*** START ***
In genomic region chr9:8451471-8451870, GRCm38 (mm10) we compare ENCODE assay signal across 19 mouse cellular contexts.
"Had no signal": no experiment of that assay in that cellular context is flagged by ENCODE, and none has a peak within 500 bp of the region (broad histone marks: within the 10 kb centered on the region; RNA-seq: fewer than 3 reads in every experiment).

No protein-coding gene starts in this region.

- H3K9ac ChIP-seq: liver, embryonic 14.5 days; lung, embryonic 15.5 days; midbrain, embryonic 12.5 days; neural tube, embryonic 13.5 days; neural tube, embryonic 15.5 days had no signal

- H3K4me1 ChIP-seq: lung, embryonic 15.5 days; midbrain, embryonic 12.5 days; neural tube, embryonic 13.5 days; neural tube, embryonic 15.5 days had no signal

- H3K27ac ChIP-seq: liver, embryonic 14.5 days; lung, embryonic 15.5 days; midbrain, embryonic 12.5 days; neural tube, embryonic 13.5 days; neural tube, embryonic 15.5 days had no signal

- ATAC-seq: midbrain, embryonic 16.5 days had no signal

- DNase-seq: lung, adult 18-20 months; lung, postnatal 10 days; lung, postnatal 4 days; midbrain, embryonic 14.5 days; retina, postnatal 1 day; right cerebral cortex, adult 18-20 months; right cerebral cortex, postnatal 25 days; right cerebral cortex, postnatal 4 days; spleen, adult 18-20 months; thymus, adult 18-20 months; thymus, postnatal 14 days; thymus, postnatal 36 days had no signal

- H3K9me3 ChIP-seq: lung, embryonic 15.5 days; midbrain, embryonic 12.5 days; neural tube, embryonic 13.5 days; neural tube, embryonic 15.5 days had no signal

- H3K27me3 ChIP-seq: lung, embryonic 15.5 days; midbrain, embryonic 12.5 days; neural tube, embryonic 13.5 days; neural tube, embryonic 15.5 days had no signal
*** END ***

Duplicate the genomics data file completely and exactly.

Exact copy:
In genomic region chr9:8451471-8451870, GRCm38 (mm10) we compare ENCODE assay signal across 19 mouse cellular contexts.
"Had no signal": no experiment of that assay in that cellular context is flagged by ENCODE, and none has a peak within 500 bp of the region (broad histone marks: within the 10 kb centered on the region; RNA-seq: fewer than 3 reads in every experiment).

No protein-coding gene starts in this region.

- H3K9ac ChIP-seq: liver, embryonic 14.5 days; lung, embryonic 15.5 days; midbrain, embryonic 12.5 days; neural tube, embryonic 13.5 days; neural tube, embryonic 15.5 days had no signal

- H3K4me1 ChIP-seq: lung, embryonic 15.5 days; midbrain, embryonic 12.5 days; neural tube, embryonic 13.5 days; neural tube, embryonic 15.5 days had no signal

- H3K27ac ChIP-seq: liver, embryonic 14.5 days; lung, embryonic 15.5 days; midbrain, embryonic 12.5 days; neural tube, embryonic 13.5 days; neural tube, embryonic 15.5 days had no signal

- ATAC-seq: midbrain, embryonic 16.5 days had no signal

- DNase-seq: lung, adult 18-20 months; lung, postnatal 10 days; lung, postnatal 4 days; midbrain, embryonic 14.5 days; retina, postnatal 1 day; right cerebral cortex, adult 18-20 months; right cerebral cortex, postnatal 25 days; right cerebral cortex, postnatal 4 days; spleen, adult 18-20 months; thymus, adult 18-20 months; thymus, postnatal 14 days; thymus, postnatal 36 days had no signal

- H3K9me3 ChIP-seq: lung, embryonic 15.5 days; midbrain, embryonic 12.5 days; neural tube, embryonic 13.5 days; neural tube, embryonic 15.5 days had no signal

- H3K27me3 ChIP-seq: lung, embryonic 15.5 days; midbrain, embryonic 12.5 days; neural tube, embryonic 13.5 days; neural tube, embryonic 15.5 days had no signal